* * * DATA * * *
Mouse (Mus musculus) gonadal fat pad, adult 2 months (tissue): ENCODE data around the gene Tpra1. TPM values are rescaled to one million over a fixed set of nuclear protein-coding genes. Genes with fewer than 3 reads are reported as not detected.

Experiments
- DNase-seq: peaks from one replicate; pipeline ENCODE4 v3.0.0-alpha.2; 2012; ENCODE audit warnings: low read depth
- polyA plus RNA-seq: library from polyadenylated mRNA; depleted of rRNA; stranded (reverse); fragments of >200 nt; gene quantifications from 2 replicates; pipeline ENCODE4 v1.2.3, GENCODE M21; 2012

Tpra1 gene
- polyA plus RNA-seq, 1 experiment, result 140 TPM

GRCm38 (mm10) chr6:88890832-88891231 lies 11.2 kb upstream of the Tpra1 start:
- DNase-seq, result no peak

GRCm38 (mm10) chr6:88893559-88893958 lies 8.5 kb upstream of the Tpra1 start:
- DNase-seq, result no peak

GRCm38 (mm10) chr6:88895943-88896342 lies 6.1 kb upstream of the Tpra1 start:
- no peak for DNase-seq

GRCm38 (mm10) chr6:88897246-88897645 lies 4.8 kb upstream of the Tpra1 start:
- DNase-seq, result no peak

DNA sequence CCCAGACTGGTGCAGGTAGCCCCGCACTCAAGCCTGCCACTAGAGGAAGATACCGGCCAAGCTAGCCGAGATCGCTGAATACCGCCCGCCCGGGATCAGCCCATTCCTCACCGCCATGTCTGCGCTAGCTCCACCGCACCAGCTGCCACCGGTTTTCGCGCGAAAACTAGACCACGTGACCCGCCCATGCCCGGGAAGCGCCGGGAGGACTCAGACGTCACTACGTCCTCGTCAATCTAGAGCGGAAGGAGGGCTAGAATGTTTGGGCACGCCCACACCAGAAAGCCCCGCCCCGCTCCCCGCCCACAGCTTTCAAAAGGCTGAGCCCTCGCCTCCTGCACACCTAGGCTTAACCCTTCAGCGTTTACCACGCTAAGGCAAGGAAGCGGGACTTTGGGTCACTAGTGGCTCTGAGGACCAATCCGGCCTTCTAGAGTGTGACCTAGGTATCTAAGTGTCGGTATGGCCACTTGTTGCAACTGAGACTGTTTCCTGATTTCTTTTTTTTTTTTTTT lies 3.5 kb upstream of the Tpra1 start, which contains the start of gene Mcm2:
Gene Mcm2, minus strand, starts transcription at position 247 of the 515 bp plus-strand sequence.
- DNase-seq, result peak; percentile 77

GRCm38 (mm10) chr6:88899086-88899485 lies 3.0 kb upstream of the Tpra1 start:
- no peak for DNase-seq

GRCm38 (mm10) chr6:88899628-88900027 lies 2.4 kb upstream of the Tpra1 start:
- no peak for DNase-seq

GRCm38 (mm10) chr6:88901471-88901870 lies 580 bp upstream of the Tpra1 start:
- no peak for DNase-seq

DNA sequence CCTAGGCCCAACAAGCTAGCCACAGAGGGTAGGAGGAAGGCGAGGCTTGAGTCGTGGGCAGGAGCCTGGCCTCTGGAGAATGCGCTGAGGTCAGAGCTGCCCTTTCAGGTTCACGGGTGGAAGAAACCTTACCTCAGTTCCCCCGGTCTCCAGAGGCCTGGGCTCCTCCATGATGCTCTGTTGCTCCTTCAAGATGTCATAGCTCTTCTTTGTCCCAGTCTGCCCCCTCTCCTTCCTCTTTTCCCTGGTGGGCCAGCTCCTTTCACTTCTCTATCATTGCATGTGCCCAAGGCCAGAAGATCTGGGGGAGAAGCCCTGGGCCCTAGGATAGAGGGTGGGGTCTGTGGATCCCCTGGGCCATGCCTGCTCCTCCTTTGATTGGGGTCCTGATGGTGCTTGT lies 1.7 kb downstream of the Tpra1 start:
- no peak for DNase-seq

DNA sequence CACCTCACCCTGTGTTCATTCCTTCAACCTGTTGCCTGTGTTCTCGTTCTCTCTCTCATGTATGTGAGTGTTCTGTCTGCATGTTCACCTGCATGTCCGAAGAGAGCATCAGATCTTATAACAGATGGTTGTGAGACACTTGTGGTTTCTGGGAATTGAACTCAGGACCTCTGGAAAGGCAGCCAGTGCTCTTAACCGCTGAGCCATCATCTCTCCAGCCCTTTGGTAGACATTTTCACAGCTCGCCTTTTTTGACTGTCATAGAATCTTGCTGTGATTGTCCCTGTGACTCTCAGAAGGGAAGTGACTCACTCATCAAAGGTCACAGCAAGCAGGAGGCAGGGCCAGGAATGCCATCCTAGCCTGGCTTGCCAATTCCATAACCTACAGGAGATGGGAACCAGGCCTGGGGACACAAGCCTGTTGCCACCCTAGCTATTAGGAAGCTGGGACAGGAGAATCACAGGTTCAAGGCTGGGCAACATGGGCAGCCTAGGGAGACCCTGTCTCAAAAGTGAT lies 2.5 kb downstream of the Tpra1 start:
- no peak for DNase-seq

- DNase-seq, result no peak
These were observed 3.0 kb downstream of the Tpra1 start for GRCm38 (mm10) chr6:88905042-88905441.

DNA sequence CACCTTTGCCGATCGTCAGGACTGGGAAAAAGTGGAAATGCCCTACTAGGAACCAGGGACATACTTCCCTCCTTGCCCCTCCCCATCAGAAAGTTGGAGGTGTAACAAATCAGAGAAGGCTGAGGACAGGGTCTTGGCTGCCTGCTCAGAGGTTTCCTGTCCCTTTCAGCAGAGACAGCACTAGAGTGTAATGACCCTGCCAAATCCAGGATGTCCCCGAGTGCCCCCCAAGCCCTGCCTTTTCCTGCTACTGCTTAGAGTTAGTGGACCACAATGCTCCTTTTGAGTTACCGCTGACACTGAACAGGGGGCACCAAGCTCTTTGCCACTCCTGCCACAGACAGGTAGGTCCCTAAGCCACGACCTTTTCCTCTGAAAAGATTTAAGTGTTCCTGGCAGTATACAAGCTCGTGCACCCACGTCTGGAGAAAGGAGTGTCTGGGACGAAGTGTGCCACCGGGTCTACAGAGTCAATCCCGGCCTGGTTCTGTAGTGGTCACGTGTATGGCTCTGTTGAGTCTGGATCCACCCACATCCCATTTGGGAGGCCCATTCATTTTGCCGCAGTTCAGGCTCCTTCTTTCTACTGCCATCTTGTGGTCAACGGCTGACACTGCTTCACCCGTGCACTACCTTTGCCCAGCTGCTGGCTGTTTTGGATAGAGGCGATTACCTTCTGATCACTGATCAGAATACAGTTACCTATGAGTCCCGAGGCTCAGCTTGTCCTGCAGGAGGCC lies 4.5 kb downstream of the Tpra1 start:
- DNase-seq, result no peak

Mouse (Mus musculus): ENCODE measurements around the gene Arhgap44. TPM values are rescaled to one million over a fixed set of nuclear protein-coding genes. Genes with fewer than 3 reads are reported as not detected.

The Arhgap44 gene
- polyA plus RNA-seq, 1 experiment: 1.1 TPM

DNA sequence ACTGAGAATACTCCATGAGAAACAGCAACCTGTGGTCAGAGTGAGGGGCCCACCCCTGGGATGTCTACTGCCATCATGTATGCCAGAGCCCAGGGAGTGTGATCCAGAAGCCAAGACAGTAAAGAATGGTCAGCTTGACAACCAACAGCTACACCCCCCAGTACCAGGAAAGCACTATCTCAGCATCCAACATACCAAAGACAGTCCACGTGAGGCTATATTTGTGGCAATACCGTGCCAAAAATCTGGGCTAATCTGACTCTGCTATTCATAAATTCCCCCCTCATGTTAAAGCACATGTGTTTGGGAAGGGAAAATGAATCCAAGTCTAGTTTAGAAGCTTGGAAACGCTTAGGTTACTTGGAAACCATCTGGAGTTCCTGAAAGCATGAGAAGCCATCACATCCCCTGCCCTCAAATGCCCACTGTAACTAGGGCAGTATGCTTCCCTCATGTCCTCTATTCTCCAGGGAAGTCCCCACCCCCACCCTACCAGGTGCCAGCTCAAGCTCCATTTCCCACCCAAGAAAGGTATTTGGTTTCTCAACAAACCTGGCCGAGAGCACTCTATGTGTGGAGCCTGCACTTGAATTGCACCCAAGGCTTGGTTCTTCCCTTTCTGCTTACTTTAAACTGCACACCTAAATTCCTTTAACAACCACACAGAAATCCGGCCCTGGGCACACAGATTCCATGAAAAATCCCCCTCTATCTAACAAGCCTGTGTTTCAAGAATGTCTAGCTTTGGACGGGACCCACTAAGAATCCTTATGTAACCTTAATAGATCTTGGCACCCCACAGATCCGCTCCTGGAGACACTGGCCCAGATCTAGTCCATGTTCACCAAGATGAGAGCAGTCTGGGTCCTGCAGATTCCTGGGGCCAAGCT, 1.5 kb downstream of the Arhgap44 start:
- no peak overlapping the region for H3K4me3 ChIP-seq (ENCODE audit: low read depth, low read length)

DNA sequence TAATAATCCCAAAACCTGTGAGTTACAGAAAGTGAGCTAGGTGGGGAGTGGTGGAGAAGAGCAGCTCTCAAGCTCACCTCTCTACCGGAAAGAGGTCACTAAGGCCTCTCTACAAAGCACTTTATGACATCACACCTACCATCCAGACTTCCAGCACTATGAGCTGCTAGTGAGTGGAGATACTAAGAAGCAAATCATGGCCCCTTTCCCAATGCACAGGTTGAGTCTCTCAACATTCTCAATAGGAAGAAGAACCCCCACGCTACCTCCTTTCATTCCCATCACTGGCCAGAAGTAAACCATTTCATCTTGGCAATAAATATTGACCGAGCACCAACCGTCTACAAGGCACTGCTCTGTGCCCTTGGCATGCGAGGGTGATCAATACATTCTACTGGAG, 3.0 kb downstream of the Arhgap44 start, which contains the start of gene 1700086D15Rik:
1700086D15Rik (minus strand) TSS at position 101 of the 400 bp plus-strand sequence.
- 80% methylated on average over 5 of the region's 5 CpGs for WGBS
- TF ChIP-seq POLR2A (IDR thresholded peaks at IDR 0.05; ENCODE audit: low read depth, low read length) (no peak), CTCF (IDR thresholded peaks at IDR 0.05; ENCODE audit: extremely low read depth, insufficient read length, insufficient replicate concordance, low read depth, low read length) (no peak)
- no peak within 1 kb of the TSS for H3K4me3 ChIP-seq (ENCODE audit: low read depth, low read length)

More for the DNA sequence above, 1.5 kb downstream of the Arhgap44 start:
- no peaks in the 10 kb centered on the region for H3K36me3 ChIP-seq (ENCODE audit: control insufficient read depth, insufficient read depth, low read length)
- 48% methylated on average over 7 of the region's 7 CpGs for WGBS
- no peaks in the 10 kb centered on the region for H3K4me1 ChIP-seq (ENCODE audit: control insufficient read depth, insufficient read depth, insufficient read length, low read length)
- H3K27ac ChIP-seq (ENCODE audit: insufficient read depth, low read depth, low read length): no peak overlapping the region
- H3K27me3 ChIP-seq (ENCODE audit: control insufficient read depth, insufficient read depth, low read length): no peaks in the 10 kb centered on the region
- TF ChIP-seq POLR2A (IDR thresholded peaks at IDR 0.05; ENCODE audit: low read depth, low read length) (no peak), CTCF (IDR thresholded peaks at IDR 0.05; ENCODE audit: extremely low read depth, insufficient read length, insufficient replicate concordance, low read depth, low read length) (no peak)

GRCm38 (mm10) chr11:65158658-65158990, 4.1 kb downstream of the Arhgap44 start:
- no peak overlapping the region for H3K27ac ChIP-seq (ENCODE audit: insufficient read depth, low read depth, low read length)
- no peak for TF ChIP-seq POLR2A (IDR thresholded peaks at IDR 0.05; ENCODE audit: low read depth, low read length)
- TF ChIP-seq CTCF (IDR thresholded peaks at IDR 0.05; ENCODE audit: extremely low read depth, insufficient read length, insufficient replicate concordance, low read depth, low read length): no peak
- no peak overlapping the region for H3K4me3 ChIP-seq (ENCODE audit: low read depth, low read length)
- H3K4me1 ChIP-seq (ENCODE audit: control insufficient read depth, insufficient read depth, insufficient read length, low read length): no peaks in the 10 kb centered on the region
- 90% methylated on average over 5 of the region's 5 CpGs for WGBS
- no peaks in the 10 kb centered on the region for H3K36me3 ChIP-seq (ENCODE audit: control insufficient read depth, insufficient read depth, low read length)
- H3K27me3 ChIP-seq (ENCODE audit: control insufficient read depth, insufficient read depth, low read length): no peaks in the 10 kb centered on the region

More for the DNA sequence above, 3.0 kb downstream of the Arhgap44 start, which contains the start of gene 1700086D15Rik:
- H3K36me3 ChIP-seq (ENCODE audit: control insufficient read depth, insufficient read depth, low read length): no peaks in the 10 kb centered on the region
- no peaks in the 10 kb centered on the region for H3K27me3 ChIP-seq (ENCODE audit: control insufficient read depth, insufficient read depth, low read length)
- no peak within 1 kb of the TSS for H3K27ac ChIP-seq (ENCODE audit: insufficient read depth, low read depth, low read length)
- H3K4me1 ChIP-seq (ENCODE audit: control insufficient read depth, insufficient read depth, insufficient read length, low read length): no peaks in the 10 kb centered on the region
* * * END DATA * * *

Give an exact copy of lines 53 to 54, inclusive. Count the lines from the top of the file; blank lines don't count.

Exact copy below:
- no peak overlapping the region for H3K4me3 ChIP-seq (ENCODE audit: low read depth, low read length)
- H3K4me1 ChIP-seq (ENCODE audit: control insufficient read depth, insufficient read depth, insufficient read length, low read length): no peaks in the 10 kb centered on the region